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Insurance companies raised their rates for premiums by about 3 percent this year for people covered by employer health insurance, which includes most Americans, according to a new report. The average family premium is $16,834, and the average employee pays $4,823 of that. “Premiums increased more slowly over the past five years than the preceding five years (26 percent vs. 34 percent) and well below the annual double-digit increases recorded in the late 1990s and early 2000s,” the Kaiser Family Foundation, which conducted the survey, said in a statement. Eighty percent of all covered workers must pay an average deductible of $1,217.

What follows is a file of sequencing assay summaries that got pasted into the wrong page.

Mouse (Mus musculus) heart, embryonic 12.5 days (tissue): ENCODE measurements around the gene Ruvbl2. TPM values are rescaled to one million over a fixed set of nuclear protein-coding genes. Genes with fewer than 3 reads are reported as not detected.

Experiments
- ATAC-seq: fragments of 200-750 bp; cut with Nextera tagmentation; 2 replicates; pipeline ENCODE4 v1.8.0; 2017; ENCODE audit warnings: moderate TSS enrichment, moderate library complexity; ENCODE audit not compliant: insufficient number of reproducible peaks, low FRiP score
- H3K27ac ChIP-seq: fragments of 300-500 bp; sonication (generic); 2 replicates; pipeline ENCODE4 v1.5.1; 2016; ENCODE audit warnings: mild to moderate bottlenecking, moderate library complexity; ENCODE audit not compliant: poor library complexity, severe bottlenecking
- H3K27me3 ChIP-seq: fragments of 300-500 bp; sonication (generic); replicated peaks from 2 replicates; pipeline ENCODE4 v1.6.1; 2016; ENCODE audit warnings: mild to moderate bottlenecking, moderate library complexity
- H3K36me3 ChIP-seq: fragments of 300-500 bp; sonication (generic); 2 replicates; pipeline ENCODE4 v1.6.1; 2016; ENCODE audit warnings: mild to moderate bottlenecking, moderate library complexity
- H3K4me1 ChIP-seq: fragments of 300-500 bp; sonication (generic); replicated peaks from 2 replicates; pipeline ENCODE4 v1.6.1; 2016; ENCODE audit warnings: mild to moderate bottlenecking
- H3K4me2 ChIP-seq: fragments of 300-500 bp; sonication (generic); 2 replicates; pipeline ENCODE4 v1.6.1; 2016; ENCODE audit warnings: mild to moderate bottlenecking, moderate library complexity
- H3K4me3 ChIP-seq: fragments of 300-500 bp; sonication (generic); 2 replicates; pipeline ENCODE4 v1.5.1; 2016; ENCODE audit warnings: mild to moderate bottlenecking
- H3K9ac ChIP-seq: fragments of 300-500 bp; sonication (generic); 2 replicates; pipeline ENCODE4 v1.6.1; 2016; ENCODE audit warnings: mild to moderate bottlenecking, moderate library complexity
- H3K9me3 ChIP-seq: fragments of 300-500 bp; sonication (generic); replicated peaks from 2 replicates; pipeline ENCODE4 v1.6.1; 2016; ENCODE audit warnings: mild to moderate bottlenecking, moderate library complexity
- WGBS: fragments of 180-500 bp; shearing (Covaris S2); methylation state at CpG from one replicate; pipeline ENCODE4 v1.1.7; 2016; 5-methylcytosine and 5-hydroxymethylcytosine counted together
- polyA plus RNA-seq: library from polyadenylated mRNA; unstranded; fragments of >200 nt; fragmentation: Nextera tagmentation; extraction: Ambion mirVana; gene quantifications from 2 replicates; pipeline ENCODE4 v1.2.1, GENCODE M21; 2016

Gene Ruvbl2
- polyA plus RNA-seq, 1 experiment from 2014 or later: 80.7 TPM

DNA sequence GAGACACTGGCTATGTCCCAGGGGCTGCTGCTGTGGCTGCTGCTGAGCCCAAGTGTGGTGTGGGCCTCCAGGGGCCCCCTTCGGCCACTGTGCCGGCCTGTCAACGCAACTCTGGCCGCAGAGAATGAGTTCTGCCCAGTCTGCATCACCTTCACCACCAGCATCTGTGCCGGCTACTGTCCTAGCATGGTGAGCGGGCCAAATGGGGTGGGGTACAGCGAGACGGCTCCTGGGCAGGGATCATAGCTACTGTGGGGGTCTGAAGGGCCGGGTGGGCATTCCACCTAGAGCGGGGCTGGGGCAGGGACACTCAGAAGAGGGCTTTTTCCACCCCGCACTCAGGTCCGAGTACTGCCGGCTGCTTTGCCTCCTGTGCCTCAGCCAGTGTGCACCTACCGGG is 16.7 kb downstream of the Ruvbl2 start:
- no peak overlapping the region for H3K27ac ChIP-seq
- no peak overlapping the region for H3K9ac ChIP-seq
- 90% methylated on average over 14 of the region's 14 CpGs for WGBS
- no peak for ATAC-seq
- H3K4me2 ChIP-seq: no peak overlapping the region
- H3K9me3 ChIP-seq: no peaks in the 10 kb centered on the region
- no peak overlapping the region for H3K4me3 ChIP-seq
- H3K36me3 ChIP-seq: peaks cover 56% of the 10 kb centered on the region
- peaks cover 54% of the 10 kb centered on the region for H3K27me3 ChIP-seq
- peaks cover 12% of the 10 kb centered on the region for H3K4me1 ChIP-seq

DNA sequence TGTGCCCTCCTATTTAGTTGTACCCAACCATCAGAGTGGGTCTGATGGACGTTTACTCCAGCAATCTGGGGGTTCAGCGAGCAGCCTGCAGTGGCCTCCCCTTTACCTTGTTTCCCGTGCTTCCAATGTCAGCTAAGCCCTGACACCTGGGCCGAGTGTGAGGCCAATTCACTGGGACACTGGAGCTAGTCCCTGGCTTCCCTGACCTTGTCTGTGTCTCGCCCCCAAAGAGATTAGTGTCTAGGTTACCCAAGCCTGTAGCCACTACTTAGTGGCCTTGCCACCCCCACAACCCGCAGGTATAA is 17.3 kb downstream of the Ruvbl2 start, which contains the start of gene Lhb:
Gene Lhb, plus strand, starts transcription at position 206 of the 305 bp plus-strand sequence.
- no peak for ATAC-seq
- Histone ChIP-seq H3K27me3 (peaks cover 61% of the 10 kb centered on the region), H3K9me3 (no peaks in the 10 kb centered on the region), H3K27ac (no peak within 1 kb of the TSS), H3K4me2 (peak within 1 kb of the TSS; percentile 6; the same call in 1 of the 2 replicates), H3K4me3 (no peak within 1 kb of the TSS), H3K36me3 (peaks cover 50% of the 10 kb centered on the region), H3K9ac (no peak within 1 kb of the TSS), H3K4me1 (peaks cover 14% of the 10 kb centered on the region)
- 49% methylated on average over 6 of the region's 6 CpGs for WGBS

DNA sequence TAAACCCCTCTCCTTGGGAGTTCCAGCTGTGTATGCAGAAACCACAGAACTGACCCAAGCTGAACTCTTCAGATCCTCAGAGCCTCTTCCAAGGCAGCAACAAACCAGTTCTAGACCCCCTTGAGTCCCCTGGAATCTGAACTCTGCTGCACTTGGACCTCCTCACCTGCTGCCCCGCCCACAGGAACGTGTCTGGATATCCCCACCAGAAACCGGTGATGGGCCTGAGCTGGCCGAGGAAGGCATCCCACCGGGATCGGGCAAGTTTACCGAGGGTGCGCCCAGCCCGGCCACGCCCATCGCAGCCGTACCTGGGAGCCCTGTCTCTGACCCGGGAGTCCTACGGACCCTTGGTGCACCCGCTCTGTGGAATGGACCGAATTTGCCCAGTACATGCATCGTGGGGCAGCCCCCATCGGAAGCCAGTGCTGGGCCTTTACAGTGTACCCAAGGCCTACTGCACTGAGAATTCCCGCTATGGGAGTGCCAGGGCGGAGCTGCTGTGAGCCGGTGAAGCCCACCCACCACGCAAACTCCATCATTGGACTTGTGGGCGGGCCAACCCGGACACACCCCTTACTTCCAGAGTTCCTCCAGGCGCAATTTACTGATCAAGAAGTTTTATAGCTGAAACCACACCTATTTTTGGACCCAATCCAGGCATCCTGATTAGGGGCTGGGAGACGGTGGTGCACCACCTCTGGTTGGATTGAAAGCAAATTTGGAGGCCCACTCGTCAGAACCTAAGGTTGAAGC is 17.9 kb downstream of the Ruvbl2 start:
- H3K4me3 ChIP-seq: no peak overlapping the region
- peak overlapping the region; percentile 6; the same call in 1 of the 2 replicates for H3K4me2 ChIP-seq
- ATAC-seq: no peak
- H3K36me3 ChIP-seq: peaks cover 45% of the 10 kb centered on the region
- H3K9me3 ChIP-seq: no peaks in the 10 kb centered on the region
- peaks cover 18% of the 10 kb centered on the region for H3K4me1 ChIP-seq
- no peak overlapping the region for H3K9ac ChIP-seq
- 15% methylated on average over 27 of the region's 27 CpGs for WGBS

It’s a good baseline to use for measuring how much Obamacare may affect health insurance premiums. A second survey by Avalere Health looks at the health insurance exchanges, where about 10 million people are buying health insurance this year. It finds two companies have dominated in 12 states — Blue Cross Blue Shield and WellPoint. Nine of the companies that got the most new customers have asked state insurance commissions for rate increases of 9 percent or more for 2015. That might be because it was difficult to predict how much it would cost to cover the new customers, said Caroline Pearson, vice president at Avalere. “Consumers should look at their plan premiums carefully and consider whether they should shop for a lower premium option in 2015 rather than re-enroll, especially if they qualify for federal premium subsidies,” she advises.
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